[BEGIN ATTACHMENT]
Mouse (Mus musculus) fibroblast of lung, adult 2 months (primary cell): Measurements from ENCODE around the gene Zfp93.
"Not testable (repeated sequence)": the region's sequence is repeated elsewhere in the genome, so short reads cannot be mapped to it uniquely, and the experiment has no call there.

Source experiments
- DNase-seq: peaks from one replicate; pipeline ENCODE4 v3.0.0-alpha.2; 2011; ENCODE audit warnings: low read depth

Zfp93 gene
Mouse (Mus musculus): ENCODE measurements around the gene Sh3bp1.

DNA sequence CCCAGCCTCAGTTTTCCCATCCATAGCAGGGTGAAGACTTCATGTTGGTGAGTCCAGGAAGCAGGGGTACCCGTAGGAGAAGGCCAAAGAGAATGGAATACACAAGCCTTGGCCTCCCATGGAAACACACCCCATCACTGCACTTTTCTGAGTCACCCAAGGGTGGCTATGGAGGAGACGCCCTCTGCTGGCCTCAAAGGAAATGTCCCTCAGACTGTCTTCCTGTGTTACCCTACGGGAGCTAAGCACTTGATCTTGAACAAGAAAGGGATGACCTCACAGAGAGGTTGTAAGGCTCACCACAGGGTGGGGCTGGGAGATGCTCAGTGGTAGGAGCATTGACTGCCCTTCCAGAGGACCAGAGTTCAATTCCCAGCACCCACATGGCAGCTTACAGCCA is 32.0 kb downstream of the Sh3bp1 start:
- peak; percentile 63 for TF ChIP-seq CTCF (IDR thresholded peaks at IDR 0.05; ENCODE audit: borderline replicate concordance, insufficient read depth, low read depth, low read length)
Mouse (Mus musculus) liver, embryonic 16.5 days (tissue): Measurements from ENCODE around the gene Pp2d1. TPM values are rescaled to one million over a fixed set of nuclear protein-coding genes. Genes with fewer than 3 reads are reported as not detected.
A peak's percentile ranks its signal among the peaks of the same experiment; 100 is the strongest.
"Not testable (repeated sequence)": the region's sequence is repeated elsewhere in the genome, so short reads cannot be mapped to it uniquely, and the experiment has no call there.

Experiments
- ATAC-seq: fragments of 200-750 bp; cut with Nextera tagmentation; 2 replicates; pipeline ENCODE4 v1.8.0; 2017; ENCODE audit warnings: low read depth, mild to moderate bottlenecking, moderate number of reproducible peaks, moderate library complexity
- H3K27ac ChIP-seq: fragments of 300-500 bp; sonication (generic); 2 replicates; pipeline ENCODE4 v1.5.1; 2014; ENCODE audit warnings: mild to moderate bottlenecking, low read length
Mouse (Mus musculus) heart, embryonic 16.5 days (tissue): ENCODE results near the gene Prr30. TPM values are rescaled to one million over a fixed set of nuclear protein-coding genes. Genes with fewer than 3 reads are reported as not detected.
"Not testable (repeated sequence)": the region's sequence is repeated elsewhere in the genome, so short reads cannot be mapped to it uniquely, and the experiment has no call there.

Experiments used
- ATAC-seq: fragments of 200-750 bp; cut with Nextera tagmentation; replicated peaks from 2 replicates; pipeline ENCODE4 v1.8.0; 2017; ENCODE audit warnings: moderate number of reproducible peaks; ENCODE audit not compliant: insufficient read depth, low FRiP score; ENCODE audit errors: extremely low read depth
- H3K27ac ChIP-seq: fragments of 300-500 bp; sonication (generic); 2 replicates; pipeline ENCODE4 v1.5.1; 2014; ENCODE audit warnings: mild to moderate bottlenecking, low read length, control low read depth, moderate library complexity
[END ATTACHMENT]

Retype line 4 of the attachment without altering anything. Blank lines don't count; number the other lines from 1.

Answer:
- DNase-seq: peaks from one replicate; pipeline ENCODE4 v3.0.0-alpha.2; 2011; ENCODE audit warnings: low read depth